Whether it’s in the kitchen, the bathroom or outside, no one likes a blocked drain. When the water starts to rise, so does the panic, and it can be hard to know what to do in a crisis.

There are a few steps you can take to identify the problem and find an appropriate solution. Depending on the size or severity of the blockage, you may be able to sort it yourself, or you may have to contact the specialists.

Here’s what to do when you’re faced with a blocked drain, with some essential tips for long-term drain care and maintenance.

How to spot a blocked drain

The solution to a clogged drain depends on where the blockage is. Bathroom drains and kitchen drains become blocked in very different ways, and water pouring out of your main drain pipe outside is a whole other problem.

Bathroom drains are most likely to be clogged by hair, kitchen drains are typically blocked with food and fat build up, while clots in main drains can be a combination of the two.

Look into the drain using a torch to see if you can see the blockage. If the water is draining slowly or not at all, you most likely have a clogged drain. In addition, if there are raised water levels, or water appearing where it shouldn’t, you may have a blocked drain on your hands.

If your drain is blocked, you might also experience an unpleasant smell or gurgling noises from pipes and plug holes as air trapped in the system is trying to escape when the water runs.

How to unblock a drain yourself

Supermarket shelves are full of products that claim to be the best drain unblockers. But which ones actually do the job? Figuring it out comes down to understanding exactly how the drain cleaners work.

Caustic cleaners are alkaline and cause a chemical reaction with the blockage. The heat of the reaction turns the blockage into a soap-like substance that can wash through the pipes more efficiently.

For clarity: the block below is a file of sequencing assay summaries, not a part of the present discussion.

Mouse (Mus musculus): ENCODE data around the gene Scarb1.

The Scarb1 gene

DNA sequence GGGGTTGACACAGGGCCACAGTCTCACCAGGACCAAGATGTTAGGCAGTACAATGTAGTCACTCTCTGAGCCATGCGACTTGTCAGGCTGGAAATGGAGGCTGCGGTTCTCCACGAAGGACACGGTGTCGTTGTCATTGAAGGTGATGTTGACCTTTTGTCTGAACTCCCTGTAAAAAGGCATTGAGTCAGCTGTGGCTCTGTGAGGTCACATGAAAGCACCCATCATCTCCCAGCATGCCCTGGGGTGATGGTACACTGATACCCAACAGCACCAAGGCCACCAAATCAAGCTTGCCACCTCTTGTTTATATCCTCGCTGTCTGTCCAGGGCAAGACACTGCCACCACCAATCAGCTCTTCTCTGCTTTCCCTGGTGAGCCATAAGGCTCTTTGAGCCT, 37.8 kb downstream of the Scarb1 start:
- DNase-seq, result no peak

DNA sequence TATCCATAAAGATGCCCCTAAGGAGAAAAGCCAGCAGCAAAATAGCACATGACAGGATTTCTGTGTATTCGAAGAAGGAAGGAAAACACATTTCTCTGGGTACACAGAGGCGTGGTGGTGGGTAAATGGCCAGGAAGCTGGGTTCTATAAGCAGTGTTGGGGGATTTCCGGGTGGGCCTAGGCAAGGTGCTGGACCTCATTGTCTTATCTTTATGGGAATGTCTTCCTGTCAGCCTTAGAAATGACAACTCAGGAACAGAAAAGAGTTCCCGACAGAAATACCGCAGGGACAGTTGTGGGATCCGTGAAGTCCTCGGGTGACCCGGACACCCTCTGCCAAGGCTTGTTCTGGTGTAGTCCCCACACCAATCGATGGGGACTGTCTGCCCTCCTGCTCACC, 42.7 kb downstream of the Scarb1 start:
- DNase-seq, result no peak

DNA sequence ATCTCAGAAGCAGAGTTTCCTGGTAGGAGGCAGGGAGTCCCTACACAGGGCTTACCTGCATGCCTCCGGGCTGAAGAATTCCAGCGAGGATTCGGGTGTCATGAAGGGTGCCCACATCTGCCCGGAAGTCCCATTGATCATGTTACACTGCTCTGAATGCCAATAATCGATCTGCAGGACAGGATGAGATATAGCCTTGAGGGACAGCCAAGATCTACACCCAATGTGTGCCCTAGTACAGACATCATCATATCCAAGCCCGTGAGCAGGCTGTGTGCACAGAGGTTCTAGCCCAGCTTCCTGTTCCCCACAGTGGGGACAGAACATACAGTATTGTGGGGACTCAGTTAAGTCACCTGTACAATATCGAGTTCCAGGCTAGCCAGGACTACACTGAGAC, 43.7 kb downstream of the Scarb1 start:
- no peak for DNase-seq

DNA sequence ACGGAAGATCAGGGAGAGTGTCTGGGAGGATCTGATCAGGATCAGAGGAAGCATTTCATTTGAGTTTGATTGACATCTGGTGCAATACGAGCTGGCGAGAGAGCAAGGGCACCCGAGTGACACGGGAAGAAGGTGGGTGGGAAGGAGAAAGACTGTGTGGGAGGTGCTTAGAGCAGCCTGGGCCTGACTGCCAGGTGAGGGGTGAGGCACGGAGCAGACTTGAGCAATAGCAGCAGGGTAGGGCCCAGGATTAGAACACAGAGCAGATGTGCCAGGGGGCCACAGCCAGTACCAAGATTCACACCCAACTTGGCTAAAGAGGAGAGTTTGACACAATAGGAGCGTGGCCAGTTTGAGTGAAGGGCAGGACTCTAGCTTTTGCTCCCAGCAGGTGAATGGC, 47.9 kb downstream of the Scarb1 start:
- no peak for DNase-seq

Oxidising cleaners are best for organic blockages, such as food. The reaction causes heat and gas that shifts the solid mass.

Acid drain cleaners are harder to get hold of as they’re powerful and potentially dangerous if mishandled. They effectively melt a blockage, and so it’s an ideal cleaner for grease.

The problem with using chemical drain cleaners is that they can damage your pipes. Common side effects of cleaners’ chemical reactions include melting PVC pipes or corroding old metal pipes. To avoid this, you need to follow the directions carefully or contact a specialist to do it for you.

Additionally, if a blockage is too severe, chemical cleaners may not be helpful. A snake, a rod, or other tools suitable for poking down your drain will usually be more effective and less likely to damage your pipes.

Just make sure you buy a dedicated drain unblocker tool, like a plunger, rather than using something homemade, or you may end up pushing the blockage further down and making your problem worse.

Is my blocked drain now clear?

If it seems like the problem is fixed, it’s time for a tentative test. You don’t want to go full throttle straight away.

Send water going slowly at first and see how long it takes for the pipes to fill back up. If the problem still isn’t fixed, give it another go with the drain rod or chemical cleaner. If it seems the blockage still hasn’t cleared, consider contacting the drainage specialists.

Bringing in a drainage specialist

The worst thing about a blocked drain is that you never know exactly how successful you have been. Sure, the flooding on your driveway may have stopped, or the water may be disappearing down the plug hole again, but soon enough the problem may be back.

Often, the best solution is to hire a drainage specialist. Even though you may be able to clear your drains well enough to get the water running again, it’s likely that within a few days, weeks, or months it will block back up again.

A professional can thoroughly assess the situation and take the appropriate measures to make sure your drains stay fit and running in the long run. Bringing in the pros is often the most cost-effective option.

Avoid the problem in the first place

Blocked drains are an inconvenience, and with the appropriate drain maintenance, you’ll help keep your pipes in excellent working condition.

Food residue, heavy liquids that can solidify, and hair often cause blockages. Always try to dispose of food and oily liquids in the bin, and invest in a sieve or strainer that covers the plug hole to trap leftover residue and waste.

Scum, dirt, and grease naturally coat drain pipes over time, so it’s also best practice to regularly flush your drains with hot water. This action helps clear any trapped material and even improve any funky smells — it’s a simple solution for clean, functioning pipes throughout your home.

Want to talk to a specialist about drain care or hire a pro to clear a blockage? Chat with our dedicated team at Drainage Services today.

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